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Multi-Way Conventional loudspeakers with crossovers

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Old 4th July 2002, 09:53 AM   #21
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What i was thinking when i said rigidity was if the box would flex at all compared to MDF. Also, is either material more conducive to better sound, or will I not notice a difference in sound between the two? So looking around, Im thinking im going to want to get the PS 1-95 grade plywood, is any preperation required for staining plywood, im thinking of using an opaque stain by the way. Geez, i just keep getting more and more questions, thanks a lot for sticking with me guys

Mike
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Old 4th July 2002, 03:11 PM   #22
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To be honest, for making relatively small boxes like yours, as long as the box is well braced, there is very little difference between ply and mdf.

When finishing any box, do as much sanding as you can be bothered with, it always makes the biggest difference to the success of the final result.

When staining, always apply plenty of stain, and leave for a minute or so then wipe off any excess, that way you will not get brush marks in the finish.
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Old 4th July 2002, 03:54 PM   #23
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The only thing to watch out for with plywood is voids, due to irregularities in the ply you can get voids of various sizes that can have an impact on sound. This is why you'll see baltic birch plywood come up again and again in speaker construction simply because it is void free.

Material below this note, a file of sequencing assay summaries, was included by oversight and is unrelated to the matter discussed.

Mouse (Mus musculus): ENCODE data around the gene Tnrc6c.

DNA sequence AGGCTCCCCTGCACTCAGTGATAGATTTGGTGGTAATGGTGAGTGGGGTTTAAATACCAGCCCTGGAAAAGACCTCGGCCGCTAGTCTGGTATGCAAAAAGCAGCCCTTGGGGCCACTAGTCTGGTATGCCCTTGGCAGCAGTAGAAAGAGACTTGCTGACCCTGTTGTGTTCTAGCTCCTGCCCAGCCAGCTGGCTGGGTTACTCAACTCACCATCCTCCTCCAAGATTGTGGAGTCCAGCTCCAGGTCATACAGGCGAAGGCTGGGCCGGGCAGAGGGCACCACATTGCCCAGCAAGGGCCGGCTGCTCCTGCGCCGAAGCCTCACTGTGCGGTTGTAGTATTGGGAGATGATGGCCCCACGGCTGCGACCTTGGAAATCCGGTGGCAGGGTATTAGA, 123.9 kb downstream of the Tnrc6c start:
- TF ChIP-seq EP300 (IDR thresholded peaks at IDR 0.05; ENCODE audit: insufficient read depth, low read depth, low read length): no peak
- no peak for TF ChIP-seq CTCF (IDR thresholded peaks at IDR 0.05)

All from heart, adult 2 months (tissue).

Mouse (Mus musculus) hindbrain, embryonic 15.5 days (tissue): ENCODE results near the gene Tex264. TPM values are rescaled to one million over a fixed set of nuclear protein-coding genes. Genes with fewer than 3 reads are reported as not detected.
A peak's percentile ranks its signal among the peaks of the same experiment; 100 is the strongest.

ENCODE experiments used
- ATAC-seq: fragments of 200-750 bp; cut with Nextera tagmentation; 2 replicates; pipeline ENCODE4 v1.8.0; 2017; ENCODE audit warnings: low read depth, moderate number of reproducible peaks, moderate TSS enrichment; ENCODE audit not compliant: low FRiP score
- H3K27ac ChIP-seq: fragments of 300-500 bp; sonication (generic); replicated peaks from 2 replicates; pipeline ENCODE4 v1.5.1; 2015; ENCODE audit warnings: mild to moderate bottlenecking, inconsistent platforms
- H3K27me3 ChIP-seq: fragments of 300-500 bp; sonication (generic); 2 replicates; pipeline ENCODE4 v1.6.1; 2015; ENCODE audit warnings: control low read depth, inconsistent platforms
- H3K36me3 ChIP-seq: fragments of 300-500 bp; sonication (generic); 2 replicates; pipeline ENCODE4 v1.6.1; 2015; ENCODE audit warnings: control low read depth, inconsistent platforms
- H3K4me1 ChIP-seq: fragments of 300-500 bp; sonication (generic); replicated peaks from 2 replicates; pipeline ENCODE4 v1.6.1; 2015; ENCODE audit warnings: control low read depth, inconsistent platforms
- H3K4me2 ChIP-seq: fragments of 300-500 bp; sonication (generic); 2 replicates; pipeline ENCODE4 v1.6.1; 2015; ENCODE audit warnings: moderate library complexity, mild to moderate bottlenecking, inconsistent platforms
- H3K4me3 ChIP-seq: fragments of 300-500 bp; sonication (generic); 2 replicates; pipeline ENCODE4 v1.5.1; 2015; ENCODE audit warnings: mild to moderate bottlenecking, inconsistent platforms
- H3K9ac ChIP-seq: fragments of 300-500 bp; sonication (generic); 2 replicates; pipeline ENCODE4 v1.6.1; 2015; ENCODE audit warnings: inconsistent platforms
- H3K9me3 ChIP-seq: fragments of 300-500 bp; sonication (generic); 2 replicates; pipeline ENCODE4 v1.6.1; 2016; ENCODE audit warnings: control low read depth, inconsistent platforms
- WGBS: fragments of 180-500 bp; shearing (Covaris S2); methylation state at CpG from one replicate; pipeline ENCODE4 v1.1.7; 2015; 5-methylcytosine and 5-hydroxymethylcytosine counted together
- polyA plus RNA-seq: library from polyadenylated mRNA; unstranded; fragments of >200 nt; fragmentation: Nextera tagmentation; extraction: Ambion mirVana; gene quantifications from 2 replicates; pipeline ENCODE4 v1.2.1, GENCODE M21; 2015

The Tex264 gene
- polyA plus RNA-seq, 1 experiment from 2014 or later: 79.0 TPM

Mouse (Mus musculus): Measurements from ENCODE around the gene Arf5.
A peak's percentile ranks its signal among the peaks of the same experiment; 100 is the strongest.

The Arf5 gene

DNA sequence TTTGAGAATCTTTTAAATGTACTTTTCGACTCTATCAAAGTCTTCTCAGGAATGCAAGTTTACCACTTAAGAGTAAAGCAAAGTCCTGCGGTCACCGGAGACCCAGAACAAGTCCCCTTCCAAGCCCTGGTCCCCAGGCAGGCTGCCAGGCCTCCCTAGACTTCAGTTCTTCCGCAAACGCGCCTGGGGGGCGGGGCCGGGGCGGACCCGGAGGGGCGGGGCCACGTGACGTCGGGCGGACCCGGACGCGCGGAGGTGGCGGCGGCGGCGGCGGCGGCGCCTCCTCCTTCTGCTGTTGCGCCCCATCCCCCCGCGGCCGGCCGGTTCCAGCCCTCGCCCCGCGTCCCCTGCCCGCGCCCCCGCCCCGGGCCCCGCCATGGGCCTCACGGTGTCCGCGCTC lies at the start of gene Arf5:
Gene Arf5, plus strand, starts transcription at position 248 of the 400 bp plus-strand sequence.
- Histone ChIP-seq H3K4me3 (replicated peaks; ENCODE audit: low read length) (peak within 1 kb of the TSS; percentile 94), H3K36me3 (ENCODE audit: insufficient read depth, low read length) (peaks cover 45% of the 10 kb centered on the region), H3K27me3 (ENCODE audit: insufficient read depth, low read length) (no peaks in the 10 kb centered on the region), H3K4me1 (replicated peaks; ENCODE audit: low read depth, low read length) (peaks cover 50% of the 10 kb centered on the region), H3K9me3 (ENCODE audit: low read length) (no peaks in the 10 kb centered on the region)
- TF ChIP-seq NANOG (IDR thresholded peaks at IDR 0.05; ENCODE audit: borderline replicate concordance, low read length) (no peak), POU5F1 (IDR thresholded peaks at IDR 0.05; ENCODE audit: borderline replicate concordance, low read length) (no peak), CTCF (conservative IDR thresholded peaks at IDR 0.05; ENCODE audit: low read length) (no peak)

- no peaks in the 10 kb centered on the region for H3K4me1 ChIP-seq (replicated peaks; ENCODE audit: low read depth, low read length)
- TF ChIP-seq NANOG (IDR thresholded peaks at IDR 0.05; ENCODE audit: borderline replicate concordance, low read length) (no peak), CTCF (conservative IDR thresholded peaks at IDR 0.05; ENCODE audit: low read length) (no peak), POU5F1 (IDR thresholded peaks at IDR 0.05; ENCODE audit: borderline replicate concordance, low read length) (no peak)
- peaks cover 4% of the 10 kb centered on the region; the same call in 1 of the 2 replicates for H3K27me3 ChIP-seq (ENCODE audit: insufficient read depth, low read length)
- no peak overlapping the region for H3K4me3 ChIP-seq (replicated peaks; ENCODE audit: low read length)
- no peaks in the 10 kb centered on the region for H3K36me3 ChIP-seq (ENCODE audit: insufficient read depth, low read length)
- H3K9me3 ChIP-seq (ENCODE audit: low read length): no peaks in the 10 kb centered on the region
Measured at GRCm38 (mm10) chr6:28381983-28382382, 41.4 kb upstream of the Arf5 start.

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Old 4th July 2002, 04:01 PM   #24
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I couldn't find the word void in my dictionary. What does it mean in this case?

/Marcus
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Old 4th July 2002, 05:00 PM   #25
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Holes, usually due to knots that fall out of the veneer during manufacture, or gaps when two interior sheets do not quite meet before the sheet is glued and pressed.

Cabinet, or furniture grade ply, as well as baltic ply is usually certified free, from knots and voids, and usually has at least one clear side, free from any knots or other defects.

Ply can also be bought with either one or both sides finished with a hardwood, such as oak, beech or mahogany, or other decorative woods, (as can mdf in some places).
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Old 6th July 2002, 03:26 AM   #26
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Allright, thanks so much for the insight guys, I think this weekend Im gonna head to Home Depot to buy all my supplies, and will decide on mdf vs ply there, probably mostly due to the cost differences between the two, and the way i want to finish them(painting and staining respectively). Thanks again.

Mike
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Old 6th July 2002, 09:42 AM   #27
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Just a thought since you father does have a table saw and can presumably show you how to do precision cuts is to have Home Depot cut every thing with some overlap, take it to Dad and then cut it perfectly. It will be easier to handle already cut to close to what you need.
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Old 7th July 2002, 02:33 AM   #28